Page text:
The Speaker's desk is at the end by the window; this is an angle shot while standing at the table in the previous photo.

The Speaker’s desk is at the end by the window; this is an angle shot while standing at the table in the previous photo.

This is an old Speaker's chair - at one time it actually sat at the rostrum on the House floor but has since been replaced. Many of us have memories of sitting in this chair waiting to see Speaker Bolger; it seemed a fitting place to pass the time.

This is an old Speaker’s chair – at one time it actually sat at the rostrum on the House floor but has since been replaced. Many of us have memories of sitting in this chair waiting to see Speaker Bolger; it seemed a fitting place to pass the time.

This was the last press conference I helped Speaker Bolger with. He was speaking about the roads deal reached between the legislative leaders and Gov. Snyder. The press conference was held in the Governor's Capitol Office Parlor. If you take the Capitol tour, there are times when this room is open for viewing.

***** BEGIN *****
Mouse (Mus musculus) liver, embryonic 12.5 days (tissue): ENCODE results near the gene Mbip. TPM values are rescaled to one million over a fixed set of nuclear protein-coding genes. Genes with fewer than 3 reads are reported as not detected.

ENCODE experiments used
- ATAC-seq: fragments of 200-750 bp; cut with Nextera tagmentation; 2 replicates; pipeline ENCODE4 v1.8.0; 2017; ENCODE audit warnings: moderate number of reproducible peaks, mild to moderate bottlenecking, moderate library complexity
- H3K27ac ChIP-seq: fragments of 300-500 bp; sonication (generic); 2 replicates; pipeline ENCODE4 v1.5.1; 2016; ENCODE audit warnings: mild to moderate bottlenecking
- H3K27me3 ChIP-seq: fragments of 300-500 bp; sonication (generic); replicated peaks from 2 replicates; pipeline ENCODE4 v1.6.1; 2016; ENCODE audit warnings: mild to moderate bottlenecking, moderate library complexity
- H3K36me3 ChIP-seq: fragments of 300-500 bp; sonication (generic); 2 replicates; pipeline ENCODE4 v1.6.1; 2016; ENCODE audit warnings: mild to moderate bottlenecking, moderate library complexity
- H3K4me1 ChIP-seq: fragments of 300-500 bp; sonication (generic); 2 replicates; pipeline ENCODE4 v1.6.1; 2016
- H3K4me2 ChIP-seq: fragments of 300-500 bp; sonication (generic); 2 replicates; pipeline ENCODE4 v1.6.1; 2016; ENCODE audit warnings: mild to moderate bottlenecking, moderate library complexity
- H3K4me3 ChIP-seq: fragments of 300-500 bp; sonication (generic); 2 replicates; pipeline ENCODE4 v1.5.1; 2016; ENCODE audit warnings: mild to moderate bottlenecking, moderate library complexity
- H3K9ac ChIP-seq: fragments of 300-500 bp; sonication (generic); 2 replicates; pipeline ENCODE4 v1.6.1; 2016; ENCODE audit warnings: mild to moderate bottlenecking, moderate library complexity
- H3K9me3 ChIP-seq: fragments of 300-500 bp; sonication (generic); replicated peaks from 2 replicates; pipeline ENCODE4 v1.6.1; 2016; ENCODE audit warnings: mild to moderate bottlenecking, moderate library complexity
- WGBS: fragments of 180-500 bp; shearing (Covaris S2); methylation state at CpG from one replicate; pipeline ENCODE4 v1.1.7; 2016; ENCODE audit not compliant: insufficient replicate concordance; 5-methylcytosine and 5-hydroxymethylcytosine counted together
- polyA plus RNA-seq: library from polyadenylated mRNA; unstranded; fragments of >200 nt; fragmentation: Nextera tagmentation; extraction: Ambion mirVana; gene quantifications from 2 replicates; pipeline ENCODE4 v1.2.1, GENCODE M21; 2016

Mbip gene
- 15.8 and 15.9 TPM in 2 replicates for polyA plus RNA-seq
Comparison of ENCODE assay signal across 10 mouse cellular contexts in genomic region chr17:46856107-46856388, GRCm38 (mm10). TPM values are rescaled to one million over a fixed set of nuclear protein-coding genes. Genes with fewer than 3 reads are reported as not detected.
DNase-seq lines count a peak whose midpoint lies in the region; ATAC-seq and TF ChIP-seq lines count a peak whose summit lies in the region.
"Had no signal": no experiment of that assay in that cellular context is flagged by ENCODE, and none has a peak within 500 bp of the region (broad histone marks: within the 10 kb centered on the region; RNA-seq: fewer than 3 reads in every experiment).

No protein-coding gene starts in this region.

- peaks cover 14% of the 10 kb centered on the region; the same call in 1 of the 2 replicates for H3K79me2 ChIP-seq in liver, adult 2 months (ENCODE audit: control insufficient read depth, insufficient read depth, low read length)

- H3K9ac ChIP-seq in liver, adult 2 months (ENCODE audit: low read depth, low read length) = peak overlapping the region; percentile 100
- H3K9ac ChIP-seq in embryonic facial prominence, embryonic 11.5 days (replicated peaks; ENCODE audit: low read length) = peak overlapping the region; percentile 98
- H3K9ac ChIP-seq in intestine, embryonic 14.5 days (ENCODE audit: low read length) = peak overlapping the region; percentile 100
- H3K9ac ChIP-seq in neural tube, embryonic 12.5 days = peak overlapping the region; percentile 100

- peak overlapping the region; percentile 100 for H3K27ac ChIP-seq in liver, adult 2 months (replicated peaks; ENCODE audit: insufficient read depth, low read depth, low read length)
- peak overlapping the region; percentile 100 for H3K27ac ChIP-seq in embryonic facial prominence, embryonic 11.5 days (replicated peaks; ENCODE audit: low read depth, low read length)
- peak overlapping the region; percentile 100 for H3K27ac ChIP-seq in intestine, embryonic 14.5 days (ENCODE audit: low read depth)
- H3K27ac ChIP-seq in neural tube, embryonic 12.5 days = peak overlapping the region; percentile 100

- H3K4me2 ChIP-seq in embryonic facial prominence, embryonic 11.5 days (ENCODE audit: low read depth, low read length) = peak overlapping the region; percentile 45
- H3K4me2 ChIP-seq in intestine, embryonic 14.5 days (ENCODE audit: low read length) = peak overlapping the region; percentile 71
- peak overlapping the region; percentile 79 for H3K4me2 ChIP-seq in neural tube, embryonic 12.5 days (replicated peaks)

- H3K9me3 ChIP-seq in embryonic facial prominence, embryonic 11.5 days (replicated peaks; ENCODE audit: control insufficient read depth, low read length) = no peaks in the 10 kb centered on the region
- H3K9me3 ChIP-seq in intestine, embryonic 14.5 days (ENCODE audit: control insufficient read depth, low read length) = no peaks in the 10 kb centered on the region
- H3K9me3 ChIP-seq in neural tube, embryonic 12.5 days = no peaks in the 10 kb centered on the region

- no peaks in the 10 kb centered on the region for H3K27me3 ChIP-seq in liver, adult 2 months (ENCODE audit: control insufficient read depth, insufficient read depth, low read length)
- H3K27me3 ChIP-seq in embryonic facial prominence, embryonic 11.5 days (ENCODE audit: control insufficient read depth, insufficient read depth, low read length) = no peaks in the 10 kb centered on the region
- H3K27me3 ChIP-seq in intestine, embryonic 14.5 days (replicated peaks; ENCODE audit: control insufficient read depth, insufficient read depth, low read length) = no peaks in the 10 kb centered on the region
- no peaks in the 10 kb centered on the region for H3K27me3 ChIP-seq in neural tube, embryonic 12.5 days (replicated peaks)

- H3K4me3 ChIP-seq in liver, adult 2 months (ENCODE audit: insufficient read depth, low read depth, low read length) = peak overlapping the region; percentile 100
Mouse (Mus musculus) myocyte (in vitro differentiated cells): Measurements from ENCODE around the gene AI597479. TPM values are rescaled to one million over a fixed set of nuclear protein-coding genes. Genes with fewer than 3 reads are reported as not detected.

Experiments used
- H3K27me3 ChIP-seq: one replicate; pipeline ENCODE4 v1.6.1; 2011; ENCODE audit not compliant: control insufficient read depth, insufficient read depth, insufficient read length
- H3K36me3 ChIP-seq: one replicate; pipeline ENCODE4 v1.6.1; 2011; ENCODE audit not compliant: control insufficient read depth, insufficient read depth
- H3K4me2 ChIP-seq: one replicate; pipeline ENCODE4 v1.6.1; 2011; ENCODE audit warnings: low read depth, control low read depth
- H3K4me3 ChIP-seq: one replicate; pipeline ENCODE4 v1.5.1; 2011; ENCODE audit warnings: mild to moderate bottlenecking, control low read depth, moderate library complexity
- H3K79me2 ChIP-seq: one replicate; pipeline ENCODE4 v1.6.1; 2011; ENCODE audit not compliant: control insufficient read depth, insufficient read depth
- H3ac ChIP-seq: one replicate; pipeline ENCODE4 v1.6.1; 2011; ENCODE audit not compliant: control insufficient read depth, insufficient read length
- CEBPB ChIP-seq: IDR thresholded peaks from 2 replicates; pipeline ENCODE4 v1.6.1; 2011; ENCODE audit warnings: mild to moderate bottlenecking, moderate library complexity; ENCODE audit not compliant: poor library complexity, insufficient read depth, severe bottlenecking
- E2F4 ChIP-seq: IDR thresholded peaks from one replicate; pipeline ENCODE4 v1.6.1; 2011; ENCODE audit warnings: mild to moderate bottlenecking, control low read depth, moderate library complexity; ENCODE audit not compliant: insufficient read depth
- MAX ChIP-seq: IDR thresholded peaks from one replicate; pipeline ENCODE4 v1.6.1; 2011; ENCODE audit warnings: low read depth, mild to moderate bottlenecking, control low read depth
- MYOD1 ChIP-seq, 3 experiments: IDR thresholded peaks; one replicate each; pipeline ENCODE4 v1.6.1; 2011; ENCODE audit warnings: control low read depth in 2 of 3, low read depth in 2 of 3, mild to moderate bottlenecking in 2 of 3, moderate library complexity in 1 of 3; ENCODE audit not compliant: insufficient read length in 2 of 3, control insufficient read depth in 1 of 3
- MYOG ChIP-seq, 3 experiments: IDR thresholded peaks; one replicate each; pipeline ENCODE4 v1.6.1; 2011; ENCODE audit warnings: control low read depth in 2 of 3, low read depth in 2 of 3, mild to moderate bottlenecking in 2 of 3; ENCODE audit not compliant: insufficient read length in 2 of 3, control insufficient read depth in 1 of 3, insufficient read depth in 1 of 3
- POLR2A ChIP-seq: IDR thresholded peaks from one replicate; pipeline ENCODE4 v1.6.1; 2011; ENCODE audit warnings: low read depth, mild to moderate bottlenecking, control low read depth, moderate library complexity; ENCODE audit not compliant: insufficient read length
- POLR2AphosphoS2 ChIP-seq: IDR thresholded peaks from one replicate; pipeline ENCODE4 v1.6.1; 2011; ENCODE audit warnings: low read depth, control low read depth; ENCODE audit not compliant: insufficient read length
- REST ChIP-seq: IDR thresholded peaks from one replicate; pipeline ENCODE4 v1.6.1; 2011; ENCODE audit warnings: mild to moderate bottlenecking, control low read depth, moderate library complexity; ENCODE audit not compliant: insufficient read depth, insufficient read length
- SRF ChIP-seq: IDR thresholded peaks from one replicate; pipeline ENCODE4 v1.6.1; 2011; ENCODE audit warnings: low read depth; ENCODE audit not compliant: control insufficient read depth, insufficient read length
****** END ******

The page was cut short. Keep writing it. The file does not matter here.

This was the last press conference I helped Speaker Bolger with. He was speaking about the roads deal reached on Thursday between the legislative leaders and Gov. Snyder. The press conference was held in the Governor’s Capitol Office Parlor. If you take the Capitol tour, there are times when this room is open for viewing.

I lost track a long time ago how many times I've gone running up and down these steps before, during and after session. This is the back stairwell that leads up to the House chamber. It's behind a "No Visitors Beyond This  Point" sign in the main Capitol hallway. I guess that will be me now.  :/

I lost track a long time ago how many times I’ve gone running up and down these steps before, during and after session. This is the back stairwell that leads up to the House chamber. It’s behind a “No Visitors Beyond This Point” sign in the main Capitol hallway. I guess that will be me now.

Here is a video of the last time I said the Pledge of Allegiance on the House floor for a regular session, which was shortly after midnight on Dec. 19 when we started a “new” session day. I will always remember saying this for opening every session, but especially when we had a school group in the gallery watching us. Few groups can say the Pledge as loud and proud as a group of elementary schoolkids!